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Home > Dogs > How Long Can a Puppy Go Without Water? Dehydration Facts & FAQ

How Long Can a Puppy Go Without Water? Dehydration Facts & FAQ

golden retriever puppy drinking

Puppies need quite a bit of water to thrive. While they may not drink a lot at once, they do need regular access to water for small sips. Puppies are smaller, after all, so they don’t require huge amounts of water. Their smaller size means that they do need to drink every few hours, though.

Without water, a puppy will die of dehydration in around 72 hours. Of course, this does vary. In very moist areas, puppies may need less water. In extreme environments, dogs need more water. During the summer and winter, puppies may require more water to regulate their temperature. While dogs don’t sweat, they’ll lose water through panting.

For this reason, you should always leave water out for your puppy. In cold weather, be sure that the water isn’t frozen. Your puppy should be inside, anyway. However, if your puppy does venture outside, provide water and check for ice regularly.

If your puppy has to go a few hours without it, it isn’t a big deal. In fact, you may not want to give your puppy water while the dog is in its crate as they can spill it and soak the whole area.

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What Happens When a Puppy Gets Dehydrated?

If you don’t provide your puppy with enough water, they may become dehydrated. Practically everything a dog does requires the use of liquids. Your puppy’s organs are constantly using liquid to function. Even on a mild day, your dog is using water, so it must be continually replaced. Panting on hot days uses even more water.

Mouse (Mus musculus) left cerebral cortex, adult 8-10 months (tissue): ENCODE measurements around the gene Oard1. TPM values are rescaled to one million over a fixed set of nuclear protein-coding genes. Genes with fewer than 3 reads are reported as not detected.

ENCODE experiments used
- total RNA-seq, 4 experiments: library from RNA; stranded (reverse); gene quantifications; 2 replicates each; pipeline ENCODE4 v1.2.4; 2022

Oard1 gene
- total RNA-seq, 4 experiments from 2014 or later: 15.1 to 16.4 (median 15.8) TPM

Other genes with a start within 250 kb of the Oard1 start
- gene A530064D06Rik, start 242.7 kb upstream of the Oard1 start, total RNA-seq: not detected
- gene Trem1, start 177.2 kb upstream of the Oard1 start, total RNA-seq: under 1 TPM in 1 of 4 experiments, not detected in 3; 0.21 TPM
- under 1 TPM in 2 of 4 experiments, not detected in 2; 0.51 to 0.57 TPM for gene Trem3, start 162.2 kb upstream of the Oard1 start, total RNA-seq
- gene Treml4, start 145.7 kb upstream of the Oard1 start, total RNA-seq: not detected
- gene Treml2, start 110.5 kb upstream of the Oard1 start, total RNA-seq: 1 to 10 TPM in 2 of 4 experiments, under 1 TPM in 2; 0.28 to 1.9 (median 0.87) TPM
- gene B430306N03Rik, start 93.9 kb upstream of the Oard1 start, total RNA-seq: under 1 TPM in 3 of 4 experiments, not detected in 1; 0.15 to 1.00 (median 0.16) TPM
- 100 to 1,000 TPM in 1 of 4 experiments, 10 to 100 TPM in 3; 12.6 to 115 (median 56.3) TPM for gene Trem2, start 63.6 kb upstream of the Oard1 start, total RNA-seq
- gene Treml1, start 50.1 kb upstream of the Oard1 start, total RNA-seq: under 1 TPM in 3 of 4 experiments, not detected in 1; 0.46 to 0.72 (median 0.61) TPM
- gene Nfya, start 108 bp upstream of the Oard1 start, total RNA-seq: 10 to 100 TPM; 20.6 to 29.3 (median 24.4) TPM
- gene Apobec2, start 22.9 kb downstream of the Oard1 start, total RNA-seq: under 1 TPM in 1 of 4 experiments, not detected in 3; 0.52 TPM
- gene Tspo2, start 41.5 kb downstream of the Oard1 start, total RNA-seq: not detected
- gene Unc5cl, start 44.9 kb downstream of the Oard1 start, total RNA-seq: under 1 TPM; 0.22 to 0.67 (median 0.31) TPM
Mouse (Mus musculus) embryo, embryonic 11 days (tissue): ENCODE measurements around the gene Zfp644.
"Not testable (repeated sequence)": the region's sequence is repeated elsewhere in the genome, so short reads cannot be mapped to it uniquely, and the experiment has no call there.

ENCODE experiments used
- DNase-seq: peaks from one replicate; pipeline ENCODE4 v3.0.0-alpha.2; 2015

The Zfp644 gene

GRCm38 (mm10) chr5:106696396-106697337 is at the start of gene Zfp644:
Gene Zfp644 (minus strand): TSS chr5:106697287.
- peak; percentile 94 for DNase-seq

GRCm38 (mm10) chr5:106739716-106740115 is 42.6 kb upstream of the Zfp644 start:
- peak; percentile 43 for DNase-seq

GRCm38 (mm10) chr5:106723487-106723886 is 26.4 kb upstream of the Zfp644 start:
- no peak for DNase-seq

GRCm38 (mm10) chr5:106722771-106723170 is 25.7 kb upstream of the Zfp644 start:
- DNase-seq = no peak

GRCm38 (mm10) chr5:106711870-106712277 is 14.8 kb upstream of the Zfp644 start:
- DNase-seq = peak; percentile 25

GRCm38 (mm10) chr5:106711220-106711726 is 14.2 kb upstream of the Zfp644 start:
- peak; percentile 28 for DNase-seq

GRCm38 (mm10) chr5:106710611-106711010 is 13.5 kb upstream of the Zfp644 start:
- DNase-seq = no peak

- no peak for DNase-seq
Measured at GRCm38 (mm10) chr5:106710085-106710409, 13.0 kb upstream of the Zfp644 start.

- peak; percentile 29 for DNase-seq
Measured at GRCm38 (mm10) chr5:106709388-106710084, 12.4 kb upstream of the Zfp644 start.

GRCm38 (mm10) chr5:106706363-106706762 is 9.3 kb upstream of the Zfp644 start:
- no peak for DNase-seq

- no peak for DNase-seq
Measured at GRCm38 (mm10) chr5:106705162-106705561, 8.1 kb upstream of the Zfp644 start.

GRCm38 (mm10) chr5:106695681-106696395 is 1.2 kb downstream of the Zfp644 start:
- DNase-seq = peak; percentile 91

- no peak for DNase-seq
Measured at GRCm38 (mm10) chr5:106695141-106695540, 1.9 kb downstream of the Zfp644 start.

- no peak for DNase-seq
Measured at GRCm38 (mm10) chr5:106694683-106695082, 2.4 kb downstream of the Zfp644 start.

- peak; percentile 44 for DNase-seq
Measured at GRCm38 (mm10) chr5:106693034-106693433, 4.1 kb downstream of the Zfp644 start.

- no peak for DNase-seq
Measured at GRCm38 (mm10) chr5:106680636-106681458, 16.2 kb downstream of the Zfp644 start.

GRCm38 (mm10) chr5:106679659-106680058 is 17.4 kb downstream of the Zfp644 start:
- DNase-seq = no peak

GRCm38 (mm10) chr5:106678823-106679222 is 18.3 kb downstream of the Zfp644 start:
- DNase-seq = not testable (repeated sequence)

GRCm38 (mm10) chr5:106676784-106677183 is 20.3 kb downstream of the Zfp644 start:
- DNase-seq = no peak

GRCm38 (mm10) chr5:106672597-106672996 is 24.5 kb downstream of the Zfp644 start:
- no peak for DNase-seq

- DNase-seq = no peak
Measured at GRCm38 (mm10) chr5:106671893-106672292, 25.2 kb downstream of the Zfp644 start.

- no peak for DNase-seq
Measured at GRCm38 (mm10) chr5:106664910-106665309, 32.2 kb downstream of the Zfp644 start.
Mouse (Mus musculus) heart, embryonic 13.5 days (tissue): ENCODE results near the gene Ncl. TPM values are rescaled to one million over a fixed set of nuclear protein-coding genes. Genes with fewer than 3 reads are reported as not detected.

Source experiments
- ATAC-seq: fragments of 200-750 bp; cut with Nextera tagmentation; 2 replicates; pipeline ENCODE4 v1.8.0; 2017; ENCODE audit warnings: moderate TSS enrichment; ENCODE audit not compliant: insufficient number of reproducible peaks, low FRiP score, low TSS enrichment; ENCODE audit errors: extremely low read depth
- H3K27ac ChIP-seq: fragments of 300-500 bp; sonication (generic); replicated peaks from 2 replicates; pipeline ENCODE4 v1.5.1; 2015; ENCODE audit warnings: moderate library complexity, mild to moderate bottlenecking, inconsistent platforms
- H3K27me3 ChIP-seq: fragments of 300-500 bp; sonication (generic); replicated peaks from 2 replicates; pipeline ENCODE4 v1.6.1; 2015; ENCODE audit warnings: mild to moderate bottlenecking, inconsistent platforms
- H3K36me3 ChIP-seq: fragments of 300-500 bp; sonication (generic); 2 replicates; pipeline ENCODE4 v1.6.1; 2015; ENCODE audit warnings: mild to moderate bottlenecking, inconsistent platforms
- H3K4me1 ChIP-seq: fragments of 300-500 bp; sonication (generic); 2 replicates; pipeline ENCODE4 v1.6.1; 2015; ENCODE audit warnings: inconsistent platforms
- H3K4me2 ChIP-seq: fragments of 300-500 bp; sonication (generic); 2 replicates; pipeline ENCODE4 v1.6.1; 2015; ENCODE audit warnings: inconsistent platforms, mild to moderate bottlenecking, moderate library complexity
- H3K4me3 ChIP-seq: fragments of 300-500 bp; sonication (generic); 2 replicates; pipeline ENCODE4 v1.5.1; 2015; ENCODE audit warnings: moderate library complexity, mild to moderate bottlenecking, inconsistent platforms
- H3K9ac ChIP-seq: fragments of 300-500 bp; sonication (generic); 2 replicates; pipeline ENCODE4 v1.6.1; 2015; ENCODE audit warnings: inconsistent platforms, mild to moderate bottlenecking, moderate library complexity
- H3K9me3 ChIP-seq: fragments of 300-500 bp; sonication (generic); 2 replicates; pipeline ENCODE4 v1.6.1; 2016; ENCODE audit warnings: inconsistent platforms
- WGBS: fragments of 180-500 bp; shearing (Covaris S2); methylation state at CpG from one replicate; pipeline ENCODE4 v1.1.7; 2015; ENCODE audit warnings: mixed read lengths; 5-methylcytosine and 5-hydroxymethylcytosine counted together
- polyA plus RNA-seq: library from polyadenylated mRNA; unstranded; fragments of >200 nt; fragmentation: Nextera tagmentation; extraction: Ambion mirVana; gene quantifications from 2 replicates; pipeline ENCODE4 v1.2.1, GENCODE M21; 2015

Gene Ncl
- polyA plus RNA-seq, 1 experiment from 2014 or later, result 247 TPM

When your puppy isn’t drinking enough water to replace the water that has been used, they will become dehydrated. How long this takes depends on the climate, their activity level, and if any water is available at all. A reduction in body fluid will reduce blood flow and the delivery of oxygen throughout the body.

Without water, the dog will eventually die. However, other complications can occur beforehand, including seizures. Dogs may develop urinary tract problems from chronic dehydration, as well.

Because puppies are younger and more fragile, you should treat dehydration as an emergency. Minor dehydration can be treated by providing small amounts of water to your puppy to slowly bring their bodily fluid level back up. You should still contact your vet, though, as puppies are prone to complications when dehydrated.

You should contact your vet if your dog displays serious dehydration symptoms, such as shock or heatstroke.

While it may be logical to give your puppy lots of water when they’re dehydrated, this isn’t recommended. If your dog is given too much water, they may drink too fast and vomit—worsening the dehydration. Giving small amounts of water or ice chips helps your dog keep the water down so that their body can absorb it.

Sick maltipoo puppy lies on a table in a veterinary clinic
Image By: marketlan, Shutterstock

How to Prevent Dehydration in Puppies